Nature may be the answer to how countries act on the climate crisis

a forest in Thailand

In 2015, the world came together to sign the Paris Agreement, the first truly global commitment to action on climate. The landmark agreement succeeded where past attempts failed because it allowed each country to set its own emission reduction targets and adopt its own strategies for reaching them. And for the first time, countries were provided the opportunity to include adaptation plans in their Nationally Determined Contributions—the goals of emissions reductions required for signatories of the Paris Agreement.

There are many approaches that governments can take to mitigate their climate emissions and prepare for inevitable change, but sometimes overlooked is the role nature itself can play. Nature-based solutions are ecosystem conservation, management, and restoration projects designed to address a wide range of challenges while also benefiting biodiversity and human well-being. When designed intentionally to tackle the climate crisis, nature-based solutions have emerged as a critical tool for governments in their efforts to both mitigate emissions and adapt to the challenges of a changing climate.

As part of the Paris Agreement, countries are expected to update their commitments this year. To help countries in their efforts to meet the ambitious goals of the agreement, WWF has now developed a new set of eight recommendations for integrating nature-based solutions for climate action into national approaches to meeting their commitments and even moving beyond them.

Recommendations for incorporating nature-based solutions into plans

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    1. Include the use of nature for both climate change mitigation and adaptation and prioritize actions that provide benefits for both.

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    2. Set ambitious, measurable, and numeric time-bound targets (e.g. acres of ecosystems used, CO2 sequestered, and/or the number of people benefiting from increased resilience.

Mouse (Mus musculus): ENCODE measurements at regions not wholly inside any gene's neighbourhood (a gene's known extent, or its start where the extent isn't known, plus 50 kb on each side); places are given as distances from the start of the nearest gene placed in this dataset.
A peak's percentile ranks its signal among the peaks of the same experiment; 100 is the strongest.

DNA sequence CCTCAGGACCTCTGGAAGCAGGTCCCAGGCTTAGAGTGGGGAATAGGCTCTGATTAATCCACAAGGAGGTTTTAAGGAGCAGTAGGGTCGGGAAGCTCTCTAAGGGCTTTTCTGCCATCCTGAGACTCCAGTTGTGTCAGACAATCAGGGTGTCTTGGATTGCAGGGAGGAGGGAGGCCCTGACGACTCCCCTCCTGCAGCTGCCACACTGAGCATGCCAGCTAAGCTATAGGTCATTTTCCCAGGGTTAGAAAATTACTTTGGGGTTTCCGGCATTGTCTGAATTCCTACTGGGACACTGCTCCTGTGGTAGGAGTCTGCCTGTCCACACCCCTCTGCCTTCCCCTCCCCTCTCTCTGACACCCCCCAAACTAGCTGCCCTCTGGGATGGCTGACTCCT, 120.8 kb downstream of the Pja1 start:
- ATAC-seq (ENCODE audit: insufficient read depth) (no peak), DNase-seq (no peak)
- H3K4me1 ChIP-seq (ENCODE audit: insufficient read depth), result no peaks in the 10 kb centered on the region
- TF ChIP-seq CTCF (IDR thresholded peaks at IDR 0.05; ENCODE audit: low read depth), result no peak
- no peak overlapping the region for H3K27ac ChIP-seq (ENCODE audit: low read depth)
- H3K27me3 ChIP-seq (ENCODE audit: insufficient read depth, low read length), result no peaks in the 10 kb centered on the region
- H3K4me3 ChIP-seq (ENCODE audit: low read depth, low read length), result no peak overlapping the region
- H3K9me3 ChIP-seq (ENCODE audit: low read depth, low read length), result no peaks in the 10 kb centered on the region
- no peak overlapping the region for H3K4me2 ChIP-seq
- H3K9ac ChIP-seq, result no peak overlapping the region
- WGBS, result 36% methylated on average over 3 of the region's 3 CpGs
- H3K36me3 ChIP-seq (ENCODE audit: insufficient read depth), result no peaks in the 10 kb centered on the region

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    3. To maximize benefits to biodiversity, use natural ecosystems over "artificial" or "modified" ecosystems, and include climate benefits derived from protected areas.

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    4. Explore all ecosystem types that can provide climate benefits—wetlands, forests, mangroves, coral reefs, grasslands, working lands, urban landscapes.

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    5. Acknowledge and manage climate risks that threaten the longterm viability of nature-based solutions.

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    6. Integrate commitments to other international conventions and relevant national policies that result in climate adaptation and mitigation benefits.

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    7. Ensure adherence to social and environmental safeguards, and include community participation and consultation in the development and management of nature-based climate solutions.

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    8. Include the need for technical and financial support to achieve results.

This guidance was developed as a contribution to the NDC Partnership and made possible by the Support Project for the Implementation of the Paris Agreement , which is implemented by the Deutsche Gesellschaft für Internationale Zusammenrarbeit and funded by the German Ministry for the Environment, Nature Conservation, and Nuclear Safety under its International Climate Initiative.

Read the full report.